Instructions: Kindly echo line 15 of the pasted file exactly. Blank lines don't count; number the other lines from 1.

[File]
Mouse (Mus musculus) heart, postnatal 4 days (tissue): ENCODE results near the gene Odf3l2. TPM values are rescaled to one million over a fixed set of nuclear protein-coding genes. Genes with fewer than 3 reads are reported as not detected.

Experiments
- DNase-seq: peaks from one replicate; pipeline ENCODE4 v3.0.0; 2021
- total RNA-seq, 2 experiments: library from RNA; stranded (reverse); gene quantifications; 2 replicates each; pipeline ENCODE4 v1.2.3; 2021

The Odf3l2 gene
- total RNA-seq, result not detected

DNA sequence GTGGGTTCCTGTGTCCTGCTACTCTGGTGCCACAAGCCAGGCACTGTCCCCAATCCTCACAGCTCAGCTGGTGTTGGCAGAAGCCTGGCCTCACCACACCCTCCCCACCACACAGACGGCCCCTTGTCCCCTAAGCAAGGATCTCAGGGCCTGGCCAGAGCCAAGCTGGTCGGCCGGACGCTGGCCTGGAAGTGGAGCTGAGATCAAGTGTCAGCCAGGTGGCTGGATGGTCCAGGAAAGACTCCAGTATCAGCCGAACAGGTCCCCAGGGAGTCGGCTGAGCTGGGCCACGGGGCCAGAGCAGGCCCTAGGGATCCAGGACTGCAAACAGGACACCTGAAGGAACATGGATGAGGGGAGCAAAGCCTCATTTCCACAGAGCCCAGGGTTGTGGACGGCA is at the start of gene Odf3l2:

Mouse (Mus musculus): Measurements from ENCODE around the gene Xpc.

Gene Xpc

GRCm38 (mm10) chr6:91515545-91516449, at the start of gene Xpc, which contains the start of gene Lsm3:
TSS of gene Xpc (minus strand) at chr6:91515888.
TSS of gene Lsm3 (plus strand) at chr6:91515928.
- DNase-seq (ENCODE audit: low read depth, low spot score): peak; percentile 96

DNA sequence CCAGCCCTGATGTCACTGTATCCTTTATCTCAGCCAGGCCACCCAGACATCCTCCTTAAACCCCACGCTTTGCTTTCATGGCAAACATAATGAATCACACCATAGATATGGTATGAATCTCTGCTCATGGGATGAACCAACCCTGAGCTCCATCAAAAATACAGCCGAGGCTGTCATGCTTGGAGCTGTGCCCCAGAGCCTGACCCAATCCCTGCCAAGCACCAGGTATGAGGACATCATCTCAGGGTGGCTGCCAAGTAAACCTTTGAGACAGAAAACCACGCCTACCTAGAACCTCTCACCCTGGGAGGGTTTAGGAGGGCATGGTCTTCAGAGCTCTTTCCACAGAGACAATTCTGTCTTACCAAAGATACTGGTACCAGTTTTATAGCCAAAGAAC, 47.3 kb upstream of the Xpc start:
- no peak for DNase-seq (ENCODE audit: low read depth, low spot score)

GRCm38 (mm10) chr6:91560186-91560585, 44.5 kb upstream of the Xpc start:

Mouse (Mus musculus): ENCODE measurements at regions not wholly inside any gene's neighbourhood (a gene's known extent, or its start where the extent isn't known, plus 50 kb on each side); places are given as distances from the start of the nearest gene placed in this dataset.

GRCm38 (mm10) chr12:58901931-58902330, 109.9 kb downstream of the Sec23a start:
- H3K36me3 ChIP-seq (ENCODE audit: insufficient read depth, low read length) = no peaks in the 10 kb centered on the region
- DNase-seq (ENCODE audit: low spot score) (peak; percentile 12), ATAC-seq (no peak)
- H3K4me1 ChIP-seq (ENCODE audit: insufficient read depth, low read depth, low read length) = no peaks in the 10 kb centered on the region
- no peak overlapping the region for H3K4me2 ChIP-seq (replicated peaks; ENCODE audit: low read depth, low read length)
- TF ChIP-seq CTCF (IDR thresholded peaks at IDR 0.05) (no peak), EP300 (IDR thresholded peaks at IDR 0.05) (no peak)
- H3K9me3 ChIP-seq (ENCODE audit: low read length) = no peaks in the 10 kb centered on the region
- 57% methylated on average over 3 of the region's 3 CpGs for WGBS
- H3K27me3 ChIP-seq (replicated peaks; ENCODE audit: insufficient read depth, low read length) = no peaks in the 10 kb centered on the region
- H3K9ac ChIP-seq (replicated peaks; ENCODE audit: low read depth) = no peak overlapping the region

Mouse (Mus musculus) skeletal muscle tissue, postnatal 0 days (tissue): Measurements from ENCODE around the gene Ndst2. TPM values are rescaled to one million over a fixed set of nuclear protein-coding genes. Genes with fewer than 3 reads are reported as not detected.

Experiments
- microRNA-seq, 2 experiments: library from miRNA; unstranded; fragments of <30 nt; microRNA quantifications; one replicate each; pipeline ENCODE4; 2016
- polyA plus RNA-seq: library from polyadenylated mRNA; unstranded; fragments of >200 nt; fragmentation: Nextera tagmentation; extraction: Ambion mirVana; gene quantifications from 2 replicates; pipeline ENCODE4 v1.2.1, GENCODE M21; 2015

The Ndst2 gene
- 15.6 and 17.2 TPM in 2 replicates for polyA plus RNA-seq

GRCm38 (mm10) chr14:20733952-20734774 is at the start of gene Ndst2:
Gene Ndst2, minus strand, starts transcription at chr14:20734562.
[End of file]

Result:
- no peak for DNase-seq (ENCODE audit: low read depth, low spot score)